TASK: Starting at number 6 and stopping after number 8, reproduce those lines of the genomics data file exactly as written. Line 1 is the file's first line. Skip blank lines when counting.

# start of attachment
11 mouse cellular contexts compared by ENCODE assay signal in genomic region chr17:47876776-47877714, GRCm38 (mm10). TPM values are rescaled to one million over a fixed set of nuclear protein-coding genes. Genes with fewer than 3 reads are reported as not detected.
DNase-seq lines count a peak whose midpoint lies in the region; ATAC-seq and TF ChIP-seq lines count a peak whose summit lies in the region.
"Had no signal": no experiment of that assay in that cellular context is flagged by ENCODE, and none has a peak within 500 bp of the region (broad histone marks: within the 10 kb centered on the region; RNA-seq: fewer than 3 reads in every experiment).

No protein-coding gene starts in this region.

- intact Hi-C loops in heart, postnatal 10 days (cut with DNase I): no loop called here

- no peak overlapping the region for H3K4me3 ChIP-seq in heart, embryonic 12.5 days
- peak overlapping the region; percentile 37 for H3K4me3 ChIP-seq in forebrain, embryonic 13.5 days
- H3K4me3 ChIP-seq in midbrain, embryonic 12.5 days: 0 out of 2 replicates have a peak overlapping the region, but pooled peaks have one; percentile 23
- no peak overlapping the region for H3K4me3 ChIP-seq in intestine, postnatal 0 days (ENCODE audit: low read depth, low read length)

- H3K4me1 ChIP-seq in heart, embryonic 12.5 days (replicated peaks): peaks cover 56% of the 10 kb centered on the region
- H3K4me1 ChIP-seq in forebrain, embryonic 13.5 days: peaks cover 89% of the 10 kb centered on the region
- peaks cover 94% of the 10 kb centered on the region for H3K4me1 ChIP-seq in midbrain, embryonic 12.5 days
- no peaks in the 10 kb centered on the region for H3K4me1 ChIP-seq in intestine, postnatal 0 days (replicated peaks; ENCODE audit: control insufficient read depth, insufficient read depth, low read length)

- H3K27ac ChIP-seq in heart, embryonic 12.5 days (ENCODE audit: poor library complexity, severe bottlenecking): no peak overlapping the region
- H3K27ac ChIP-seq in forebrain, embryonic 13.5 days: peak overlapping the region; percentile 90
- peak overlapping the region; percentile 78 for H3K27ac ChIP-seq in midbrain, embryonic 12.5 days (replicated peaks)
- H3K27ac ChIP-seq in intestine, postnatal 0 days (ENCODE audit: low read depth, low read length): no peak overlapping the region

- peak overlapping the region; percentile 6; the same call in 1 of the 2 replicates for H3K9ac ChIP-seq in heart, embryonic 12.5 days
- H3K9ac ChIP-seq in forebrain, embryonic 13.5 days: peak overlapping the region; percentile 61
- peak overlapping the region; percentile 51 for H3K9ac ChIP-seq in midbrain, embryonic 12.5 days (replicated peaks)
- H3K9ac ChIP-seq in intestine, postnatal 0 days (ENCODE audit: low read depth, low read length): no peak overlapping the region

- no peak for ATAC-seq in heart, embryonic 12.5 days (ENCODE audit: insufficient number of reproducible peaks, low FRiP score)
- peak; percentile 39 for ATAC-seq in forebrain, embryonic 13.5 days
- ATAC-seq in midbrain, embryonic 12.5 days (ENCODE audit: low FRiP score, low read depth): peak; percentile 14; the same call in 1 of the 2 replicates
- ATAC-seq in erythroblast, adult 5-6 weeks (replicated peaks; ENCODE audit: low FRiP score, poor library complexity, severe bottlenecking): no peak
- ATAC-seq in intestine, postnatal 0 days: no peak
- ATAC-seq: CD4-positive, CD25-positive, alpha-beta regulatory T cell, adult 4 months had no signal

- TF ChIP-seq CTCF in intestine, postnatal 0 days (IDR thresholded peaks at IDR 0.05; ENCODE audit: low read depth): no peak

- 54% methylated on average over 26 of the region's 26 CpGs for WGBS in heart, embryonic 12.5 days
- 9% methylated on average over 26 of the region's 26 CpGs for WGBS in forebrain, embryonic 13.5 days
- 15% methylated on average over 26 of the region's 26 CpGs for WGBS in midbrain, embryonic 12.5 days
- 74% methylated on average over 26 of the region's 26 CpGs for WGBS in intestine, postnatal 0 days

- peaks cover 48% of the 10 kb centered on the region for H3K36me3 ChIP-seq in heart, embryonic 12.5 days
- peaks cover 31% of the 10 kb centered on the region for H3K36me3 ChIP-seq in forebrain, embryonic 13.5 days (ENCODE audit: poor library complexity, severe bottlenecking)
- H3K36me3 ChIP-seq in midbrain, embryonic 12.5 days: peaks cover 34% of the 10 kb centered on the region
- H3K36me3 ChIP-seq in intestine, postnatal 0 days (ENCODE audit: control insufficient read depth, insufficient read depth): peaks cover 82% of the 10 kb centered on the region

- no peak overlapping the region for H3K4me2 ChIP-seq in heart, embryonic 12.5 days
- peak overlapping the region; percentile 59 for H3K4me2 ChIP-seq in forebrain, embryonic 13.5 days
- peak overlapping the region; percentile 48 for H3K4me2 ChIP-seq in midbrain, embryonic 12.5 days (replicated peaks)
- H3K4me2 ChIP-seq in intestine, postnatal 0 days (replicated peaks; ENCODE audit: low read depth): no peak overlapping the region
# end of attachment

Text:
- no peak overlapping the region for H3K4me3 ChIP-seq in heart, embryonic 12.5 days
- peak overlapping the region; percentile 37 for H3K4me3 ChIP-seq in forebrain, embryonic 13.5 days
- H3K4me3 ChIP-seq in midbrain, embryonic 12.5 days: 0 out of 2 replicates have a peak overlapping the region, but pooled peaks have one; percentile 23